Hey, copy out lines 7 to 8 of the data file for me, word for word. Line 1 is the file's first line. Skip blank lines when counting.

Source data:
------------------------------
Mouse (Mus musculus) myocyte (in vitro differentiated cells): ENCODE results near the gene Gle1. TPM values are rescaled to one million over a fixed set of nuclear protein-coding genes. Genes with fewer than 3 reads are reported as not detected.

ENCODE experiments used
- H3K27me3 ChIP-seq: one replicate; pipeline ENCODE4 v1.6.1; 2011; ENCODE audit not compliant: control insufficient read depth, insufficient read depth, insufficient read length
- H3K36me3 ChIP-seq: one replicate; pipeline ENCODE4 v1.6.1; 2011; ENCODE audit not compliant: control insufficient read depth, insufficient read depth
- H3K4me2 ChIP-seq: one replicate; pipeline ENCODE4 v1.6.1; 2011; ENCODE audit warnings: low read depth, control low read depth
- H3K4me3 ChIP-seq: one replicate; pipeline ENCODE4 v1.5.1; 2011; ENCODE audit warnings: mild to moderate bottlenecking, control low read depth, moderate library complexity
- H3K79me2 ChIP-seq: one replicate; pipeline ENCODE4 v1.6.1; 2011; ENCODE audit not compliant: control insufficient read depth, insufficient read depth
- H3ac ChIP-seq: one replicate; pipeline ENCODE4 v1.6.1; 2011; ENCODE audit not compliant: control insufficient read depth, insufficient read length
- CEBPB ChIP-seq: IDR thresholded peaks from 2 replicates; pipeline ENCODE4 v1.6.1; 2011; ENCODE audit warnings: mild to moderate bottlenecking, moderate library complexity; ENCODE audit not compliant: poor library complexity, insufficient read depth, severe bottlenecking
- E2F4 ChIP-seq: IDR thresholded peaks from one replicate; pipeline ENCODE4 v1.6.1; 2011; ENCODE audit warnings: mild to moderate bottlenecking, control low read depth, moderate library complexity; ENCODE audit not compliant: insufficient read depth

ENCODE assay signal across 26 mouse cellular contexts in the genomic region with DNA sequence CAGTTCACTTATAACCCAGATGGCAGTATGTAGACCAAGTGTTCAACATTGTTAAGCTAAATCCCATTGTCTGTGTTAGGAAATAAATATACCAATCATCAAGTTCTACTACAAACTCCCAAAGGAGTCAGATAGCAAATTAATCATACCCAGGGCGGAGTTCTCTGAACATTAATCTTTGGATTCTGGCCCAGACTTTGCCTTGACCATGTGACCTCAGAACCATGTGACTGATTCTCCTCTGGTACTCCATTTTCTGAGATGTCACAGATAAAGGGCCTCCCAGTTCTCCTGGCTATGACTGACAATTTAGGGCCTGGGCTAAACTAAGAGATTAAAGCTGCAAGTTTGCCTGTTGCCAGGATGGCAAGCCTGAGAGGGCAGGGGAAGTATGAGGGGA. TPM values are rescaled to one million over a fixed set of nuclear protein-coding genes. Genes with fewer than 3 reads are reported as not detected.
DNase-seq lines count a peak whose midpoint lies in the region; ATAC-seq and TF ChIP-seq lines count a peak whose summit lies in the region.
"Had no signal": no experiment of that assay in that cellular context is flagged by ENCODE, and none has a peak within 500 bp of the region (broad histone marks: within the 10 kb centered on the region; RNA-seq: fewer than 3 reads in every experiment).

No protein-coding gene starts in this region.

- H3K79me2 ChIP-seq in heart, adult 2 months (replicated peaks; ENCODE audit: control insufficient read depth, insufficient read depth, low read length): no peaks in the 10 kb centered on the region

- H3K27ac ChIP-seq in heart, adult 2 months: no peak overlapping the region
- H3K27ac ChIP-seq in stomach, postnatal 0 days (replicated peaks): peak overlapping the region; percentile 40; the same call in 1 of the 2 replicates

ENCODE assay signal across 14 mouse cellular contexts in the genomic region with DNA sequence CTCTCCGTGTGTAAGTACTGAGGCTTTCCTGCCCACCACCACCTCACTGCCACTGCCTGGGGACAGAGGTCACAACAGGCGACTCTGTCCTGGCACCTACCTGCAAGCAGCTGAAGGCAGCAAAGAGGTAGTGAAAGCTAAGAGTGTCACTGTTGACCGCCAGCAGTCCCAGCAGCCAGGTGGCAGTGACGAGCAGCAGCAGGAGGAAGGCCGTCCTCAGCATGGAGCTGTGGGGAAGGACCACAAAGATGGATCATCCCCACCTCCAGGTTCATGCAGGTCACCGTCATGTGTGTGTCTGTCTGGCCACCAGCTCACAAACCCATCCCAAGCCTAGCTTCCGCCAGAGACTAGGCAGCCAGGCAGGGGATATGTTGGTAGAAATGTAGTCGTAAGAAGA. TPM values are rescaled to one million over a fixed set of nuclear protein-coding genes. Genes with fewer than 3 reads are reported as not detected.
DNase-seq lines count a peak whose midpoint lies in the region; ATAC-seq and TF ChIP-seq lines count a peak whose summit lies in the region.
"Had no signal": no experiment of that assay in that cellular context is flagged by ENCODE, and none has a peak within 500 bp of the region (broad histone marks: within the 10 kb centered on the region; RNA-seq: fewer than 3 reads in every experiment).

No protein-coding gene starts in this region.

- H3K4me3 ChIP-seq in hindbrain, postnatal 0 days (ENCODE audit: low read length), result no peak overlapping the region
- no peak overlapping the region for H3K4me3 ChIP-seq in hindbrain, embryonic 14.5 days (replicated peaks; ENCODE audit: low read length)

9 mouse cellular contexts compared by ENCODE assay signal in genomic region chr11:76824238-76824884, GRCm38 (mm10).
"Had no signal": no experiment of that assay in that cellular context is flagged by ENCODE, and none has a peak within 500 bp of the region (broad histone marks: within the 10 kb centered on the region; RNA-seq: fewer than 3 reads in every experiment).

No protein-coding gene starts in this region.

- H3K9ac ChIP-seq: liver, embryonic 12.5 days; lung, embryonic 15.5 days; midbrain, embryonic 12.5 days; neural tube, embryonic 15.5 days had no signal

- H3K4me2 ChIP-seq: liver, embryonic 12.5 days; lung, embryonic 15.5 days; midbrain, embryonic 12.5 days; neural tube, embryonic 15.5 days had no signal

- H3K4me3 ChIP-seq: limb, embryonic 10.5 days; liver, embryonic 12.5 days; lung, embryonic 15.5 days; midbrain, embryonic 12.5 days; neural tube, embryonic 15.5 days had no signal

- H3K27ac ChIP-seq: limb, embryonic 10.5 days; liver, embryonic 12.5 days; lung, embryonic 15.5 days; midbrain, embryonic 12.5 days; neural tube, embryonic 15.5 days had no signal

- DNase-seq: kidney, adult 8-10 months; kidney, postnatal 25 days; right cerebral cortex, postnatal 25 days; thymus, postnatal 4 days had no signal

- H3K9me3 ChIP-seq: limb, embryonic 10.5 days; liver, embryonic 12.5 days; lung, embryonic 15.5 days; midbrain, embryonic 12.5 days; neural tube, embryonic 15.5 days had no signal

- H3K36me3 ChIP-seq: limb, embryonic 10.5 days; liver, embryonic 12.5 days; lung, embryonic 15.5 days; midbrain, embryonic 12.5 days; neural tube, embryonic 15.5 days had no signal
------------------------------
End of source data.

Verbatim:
- H3K79me2 ChIP-seq: one replicate; pipeline ENCODE4 v1.6.1; 2011; ENCODE audit not compliant: control insufficient read depth, insufficient read depth
- H3ac ChIP-seq: one replicate; pipeline ENCODE4 v1.6.1; 2011; ENCODE audit not compliant: control insufficient read depth, insufficient read length